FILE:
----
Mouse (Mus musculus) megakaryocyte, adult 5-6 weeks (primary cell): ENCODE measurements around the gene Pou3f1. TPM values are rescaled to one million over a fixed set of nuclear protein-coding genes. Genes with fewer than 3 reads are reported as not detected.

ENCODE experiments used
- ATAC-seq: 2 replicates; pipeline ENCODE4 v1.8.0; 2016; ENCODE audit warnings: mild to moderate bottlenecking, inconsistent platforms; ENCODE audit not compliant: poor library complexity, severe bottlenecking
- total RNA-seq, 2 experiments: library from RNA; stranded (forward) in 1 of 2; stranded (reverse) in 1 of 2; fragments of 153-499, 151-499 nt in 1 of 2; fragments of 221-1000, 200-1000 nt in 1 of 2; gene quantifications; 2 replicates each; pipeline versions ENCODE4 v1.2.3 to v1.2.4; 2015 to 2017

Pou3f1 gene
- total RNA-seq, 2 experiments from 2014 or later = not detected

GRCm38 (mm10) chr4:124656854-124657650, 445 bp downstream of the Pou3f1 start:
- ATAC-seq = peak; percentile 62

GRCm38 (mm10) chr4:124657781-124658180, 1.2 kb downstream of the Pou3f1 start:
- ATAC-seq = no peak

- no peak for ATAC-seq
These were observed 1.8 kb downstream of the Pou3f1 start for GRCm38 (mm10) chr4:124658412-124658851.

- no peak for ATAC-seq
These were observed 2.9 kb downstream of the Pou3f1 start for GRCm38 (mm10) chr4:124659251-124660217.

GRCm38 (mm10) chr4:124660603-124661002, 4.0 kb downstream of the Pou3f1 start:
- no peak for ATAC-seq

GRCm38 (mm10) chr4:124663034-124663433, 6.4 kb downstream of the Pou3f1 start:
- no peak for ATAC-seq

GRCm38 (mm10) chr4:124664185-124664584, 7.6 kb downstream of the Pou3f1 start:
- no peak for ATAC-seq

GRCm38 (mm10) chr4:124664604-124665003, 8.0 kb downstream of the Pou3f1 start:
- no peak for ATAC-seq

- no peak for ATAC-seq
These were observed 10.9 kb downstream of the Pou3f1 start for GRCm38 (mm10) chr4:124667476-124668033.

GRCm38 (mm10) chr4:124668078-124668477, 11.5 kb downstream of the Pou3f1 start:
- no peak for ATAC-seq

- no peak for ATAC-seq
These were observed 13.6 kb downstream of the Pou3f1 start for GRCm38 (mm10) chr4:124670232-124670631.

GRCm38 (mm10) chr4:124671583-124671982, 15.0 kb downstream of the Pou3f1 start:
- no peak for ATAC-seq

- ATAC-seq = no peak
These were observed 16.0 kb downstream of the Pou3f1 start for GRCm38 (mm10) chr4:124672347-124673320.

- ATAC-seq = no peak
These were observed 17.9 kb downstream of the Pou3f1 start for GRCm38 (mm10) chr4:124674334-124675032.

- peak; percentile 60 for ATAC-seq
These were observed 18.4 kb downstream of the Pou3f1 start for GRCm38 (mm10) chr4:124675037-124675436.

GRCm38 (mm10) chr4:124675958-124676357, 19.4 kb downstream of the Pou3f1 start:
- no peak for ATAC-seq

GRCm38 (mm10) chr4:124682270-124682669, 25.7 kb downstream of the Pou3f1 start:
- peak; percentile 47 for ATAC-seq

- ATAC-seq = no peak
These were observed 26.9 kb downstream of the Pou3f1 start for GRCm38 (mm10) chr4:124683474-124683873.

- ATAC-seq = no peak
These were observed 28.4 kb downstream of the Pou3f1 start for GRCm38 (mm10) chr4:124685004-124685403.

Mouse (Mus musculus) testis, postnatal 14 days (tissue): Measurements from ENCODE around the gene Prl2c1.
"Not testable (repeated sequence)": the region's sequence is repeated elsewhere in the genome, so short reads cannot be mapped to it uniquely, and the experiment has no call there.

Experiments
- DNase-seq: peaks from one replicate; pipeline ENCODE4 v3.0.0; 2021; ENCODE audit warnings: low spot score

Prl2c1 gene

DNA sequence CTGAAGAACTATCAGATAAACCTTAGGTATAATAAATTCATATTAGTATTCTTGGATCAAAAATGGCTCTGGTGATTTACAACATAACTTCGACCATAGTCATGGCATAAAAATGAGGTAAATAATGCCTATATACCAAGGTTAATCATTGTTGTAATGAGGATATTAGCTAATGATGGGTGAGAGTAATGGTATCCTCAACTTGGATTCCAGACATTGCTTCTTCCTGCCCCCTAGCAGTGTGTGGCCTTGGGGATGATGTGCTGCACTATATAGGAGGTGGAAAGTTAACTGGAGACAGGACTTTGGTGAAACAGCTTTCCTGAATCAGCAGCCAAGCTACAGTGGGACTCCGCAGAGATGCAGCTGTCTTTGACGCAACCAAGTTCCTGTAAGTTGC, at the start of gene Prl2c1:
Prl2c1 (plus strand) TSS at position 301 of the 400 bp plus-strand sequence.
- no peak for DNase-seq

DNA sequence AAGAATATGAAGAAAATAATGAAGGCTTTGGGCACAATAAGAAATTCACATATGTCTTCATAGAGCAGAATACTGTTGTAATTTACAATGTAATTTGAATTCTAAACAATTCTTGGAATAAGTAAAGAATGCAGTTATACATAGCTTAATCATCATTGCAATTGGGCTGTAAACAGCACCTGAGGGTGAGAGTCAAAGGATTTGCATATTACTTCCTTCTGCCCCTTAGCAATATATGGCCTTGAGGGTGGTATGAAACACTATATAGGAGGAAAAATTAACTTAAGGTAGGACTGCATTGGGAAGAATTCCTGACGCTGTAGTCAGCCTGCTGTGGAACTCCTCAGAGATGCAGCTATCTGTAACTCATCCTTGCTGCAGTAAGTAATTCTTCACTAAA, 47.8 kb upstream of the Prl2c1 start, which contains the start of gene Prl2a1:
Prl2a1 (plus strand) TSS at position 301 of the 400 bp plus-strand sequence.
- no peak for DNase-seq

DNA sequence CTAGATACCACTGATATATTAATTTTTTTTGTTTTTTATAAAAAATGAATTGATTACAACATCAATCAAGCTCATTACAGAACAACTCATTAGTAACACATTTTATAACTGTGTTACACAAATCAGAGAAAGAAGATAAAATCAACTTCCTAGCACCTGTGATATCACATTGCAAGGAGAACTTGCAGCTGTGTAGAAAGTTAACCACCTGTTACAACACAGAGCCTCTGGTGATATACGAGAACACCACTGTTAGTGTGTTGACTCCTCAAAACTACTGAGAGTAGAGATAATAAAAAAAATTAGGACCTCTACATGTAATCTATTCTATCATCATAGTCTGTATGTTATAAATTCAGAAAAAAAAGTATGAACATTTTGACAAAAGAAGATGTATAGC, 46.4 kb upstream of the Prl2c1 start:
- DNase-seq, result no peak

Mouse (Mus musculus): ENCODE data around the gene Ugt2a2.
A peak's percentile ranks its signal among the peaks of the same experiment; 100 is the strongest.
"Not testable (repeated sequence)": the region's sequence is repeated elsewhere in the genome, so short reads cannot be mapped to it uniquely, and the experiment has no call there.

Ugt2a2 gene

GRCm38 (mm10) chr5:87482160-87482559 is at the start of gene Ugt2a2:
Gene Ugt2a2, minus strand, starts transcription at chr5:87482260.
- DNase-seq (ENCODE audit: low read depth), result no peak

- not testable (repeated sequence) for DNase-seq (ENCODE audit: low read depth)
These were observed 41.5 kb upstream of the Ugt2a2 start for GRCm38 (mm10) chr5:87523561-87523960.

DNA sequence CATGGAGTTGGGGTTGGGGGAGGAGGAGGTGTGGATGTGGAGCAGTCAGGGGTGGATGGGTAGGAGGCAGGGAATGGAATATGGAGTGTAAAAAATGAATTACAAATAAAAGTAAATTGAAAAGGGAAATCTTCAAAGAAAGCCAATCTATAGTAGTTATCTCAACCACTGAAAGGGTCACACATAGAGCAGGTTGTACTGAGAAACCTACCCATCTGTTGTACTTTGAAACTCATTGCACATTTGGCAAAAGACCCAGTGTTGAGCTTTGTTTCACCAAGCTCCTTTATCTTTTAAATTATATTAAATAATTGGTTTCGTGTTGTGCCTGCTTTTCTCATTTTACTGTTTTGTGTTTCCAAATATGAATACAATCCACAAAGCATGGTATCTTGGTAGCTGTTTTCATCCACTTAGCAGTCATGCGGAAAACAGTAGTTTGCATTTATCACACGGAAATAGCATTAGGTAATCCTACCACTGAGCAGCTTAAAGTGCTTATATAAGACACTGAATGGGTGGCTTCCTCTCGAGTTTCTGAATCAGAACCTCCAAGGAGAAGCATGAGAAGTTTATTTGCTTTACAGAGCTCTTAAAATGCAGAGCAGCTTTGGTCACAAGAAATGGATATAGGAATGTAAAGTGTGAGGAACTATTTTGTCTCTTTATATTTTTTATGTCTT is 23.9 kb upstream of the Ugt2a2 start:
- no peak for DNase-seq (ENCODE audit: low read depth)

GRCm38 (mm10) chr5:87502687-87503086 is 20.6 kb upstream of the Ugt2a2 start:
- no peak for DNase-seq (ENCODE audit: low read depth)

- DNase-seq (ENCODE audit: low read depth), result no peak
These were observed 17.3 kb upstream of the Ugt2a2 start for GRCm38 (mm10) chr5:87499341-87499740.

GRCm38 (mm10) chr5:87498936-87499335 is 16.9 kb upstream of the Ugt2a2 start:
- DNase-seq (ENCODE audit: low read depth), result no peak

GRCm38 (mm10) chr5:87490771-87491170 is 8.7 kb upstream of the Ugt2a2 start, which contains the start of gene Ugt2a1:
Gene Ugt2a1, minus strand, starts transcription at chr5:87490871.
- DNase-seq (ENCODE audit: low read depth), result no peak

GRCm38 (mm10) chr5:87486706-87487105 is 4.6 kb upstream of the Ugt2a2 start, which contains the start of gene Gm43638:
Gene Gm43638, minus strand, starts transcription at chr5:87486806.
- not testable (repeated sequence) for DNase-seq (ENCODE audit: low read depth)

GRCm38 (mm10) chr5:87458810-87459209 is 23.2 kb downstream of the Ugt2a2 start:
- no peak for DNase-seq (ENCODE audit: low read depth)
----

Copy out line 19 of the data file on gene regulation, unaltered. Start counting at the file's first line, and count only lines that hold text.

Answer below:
GRCm38 (mm10) chr4:124664185-124664584, 7.6 kb downstream of the Pou3f1 start: